Thursday’s Headlines: Yellow Cab Crisis Edition

Lyft-Car-red

The big story yesterday was Mayor de Blasio extending the (still-being-litigated) cap on Uber and Lyft — and adding in new restrictions for empty cruising below 96th Street in Manhattan. We started with Julianne Cuba’s initial coverage, but will have more to say later on.

For now, here’s that and the other news:

  • The Daily News called the restrictions on Uber and Lyft “some of the world’s toughest.” The Post’s David Meyer focused on the City Council’s effort to take the lead. The Times looked at the mayor’s plan to give a small measure of relief to yellow cab drivers. The Wall Street Journal and amNY offered a broad overview.
  • Maya Rajamani at amNY did quick work of the Council hearing on Corey Johnson’s street safety “master plan” bill, focusing on what it might cost DOT to actually carry it out.
  • Gothamist took a good angle on the Tuesday night debate (covered by Streetsblog) over a protected bike lane on the Upper West Side, reflected in the headline, “DOT: It’s ‘Psychologically Unrealistic’ To Put Two-Way Bike Lane On Central Park West.”
  • Activists are often calling for the NYPD to write more “failure to yield” tickets. Turns out, they mostly get tossed. (City Limits)
  • And our suddenly glossy editor penned a piece for New York Magazine about the best folding bikes. Why? Because he wants to encourage more biking!
  • Ian Turner

    I once asked TLC to write a failure to yield ticket after a driver turned left across my path. They declined, saying that although the driver had entered my lane, he did eventually stop and I went in front of him, therefore there was no failure to yield.

    After that I would only make TLC failure to yield complaints if a driver did not stop at all.

  • Id say cities like Barcelona, which have a total ban on Uber, are a bit tougher

  • Wow, does Barcelona really have that? If only we could have done likewise. (Though I am sure that the archaic and inflexible American legal framework would have made such a commonsense move impossible.)

  • John Smith

    Banning Uber and Lyft isn’t “common sense.”

  • 6SJ7

    Consumers increasingly prefer Uber/Lyft over NYC’s generally awful yellow taxis.

  • In a city that already has too much car traffic, and that already has a large yellow cab fleet, a new green cab “boro taxi” service, as well as hundreds of livery services that are staffed by experienced professionals, barring Uber and Lyft certainly would constitute common sense.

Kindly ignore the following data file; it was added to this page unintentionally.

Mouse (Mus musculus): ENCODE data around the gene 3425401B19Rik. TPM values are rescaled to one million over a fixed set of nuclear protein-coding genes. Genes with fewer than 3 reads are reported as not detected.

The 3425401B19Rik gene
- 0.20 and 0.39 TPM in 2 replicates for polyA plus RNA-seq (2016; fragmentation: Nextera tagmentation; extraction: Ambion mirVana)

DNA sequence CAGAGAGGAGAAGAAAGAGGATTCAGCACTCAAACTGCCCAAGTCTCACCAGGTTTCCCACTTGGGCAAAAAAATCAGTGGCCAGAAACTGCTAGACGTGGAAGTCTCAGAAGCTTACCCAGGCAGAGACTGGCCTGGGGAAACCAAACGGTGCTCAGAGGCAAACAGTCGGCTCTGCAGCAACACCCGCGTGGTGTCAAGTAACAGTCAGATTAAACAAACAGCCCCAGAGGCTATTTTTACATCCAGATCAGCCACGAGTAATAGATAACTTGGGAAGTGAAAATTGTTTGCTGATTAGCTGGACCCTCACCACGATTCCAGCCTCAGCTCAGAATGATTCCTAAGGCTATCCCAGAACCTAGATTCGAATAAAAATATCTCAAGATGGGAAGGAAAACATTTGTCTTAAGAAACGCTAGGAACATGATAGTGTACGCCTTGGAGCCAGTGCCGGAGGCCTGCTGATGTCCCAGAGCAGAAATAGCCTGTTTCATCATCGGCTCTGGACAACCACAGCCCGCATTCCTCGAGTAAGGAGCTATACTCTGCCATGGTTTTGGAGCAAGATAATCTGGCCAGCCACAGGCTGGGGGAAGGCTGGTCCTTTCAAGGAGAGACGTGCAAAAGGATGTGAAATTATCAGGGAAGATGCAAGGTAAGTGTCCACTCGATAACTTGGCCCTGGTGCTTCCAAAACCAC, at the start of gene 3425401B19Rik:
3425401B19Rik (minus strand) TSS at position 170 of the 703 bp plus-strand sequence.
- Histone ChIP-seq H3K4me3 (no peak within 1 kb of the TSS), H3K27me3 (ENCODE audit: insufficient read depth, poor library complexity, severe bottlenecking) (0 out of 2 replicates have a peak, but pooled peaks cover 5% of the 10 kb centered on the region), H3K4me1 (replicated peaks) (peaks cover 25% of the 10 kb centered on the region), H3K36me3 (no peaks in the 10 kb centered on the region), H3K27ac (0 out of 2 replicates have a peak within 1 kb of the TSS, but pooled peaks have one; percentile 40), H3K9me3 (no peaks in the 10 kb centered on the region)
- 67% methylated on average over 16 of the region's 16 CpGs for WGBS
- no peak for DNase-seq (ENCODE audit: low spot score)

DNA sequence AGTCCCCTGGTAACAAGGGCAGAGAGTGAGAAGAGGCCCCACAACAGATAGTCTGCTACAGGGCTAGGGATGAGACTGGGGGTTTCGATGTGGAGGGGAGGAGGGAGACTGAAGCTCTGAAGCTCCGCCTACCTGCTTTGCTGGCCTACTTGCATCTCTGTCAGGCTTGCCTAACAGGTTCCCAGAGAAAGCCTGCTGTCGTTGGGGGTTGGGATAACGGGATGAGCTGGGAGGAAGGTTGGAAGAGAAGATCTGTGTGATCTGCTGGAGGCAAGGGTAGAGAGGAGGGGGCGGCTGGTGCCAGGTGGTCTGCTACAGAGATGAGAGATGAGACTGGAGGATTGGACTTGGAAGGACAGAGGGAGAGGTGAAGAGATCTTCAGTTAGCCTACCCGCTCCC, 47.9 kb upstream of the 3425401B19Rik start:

People once imagined that these car-share services would induce people to leave their cars at home or even to get rid of their cars, thereby leading to less car traffic. Alas, that has proven to be pure fantasy; the unfortunate reality is that the infestation of car-share services has only exacerbated an existing problem by putting far more cars onto our streets.

    We absolutely do not need these incompetent goofball hobbyists making our traffic problem worse.

  • Geck

    I was recently in Barcelona. I walked, took the subway, rented bikes (unfortunately their bike share is only for residents), and took an efficient and reasonably priced express airport shuttle bus. Uber and Lyft were not missed.

  • John Smith

    How about instituting congestion pricing and carbon taxation to reduce the quantity and size of vehicles on the road rather than arbitrarily banning firms from using public infrastructure?

  • We should be doing both of the things you mentioned (and doing the congestion pricing to a degree much greater than we are about to do).

    But that does not preclude banning Uber and Lyft. There is nothing arbitrary about a law that states that transporting passengers by car for pay can be done only by certain parties, namely, taxi medallion holders and licenced livery companies.

  • John Smith

    And to whose benefit and what end would we want to ban Uber and Lyft? They provide superior service to traditional cabs, as evidenced by their phenomenal growth even in the face of sometimes higher prices.

  • A ban on Uber and Lyft would benefit the community as a whole.

    These services dramatically increase driving (they therefore increase congestion, pollution, and injuries and deaths from collisions), and they lure people away from transit, biking, and walking.